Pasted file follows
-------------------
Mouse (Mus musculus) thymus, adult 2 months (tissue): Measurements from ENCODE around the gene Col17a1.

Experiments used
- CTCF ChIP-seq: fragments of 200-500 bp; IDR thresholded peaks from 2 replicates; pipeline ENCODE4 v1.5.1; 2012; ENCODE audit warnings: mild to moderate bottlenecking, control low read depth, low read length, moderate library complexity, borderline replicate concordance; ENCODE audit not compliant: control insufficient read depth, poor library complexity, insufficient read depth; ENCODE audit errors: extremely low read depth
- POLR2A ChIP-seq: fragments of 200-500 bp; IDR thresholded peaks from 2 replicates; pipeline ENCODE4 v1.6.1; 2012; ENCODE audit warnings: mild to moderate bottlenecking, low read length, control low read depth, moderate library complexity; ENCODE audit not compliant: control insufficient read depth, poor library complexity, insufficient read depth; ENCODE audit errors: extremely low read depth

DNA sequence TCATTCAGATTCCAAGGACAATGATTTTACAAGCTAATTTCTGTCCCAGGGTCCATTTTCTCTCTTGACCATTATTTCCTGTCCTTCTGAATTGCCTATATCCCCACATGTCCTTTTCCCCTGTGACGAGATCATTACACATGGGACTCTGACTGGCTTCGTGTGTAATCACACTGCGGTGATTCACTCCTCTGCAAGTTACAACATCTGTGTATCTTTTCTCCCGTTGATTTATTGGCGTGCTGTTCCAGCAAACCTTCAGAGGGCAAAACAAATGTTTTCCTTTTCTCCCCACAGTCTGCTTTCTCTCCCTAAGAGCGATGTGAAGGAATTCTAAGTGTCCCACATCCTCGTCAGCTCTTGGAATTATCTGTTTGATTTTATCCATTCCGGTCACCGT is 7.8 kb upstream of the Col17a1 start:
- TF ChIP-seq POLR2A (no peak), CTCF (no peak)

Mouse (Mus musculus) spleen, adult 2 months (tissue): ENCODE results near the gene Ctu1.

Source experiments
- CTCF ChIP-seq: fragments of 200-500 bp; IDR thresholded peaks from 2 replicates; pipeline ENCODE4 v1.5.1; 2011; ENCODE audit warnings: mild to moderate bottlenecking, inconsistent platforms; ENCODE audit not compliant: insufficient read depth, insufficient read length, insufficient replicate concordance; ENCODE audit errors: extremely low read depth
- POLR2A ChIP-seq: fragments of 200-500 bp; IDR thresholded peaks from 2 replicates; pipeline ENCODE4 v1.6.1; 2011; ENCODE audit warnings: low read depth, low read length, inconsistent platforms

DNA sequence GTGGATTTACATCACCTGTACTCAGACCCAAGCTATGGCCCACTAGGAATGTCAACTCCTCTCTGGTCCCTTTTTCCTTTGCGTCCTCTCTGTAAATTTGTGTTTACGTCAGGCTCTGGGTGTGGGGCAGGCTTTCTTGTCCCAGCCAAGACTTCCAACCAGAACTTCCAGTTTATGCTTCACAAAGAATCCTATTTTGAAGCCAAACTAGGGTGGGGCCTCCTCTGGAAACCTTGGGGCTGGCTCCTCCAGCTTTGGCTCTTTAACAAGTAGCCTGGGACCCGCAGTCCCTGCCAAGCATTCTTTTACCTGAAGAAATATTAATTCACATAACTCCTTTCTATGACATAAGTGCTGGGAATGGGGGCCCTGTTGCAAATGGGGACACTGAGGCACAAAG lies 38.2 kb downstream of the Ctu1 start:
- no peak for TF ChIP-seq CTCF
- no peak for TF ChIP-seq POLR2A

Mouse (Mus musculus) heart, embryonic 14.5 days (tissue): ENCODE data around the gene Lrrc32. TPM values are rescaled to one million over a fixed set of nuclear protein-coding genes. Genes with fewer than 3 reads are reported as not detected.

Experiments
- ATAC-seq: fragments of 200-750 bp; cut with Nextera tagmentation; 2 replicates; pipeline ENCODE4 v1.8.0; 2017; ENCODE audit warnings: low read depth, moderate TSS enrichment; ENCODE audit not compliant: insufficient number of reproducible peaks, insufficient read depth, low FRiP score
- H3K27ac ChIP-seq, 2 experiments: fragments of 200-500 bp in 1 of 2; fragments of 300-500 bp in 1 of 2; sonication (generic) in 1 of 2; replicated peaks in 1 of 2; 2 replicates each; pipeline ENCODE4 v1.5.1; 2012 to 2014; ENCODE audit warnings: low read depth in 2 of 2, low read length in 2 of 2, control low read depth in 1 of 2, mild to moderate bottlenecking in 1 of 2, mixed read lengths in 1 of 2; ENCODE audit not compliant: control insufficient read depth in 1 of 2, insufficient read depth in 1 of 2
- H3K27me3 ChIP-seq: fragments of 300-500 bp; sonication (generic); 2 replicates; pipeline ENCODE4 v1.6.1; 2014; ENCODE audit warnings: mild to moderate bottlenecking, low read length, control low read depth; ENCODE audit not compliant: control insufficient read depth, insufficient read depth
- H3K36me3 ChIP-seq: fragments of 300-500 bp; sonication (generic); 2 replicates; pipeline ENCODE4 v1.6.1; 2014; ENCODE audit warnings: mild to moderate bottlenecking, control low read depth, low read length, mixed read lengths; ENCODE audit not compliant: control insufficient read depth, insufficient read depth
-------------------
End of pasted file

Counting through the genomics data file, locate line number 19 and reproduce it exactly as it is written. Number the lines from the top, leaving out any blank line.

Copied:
- H3K36me3 ChIP-seq: fragments of 300-500 bp; sonication (generic); 2 replicates; pipeline ENCODE4 v1.6.1; 2014; ENCODE audit warnings: mild to moderate bottlenecking, control low read depth, low read length, mixed read lengths; ENCODE audit not compliant: control insufficient read depth, insufficient read depth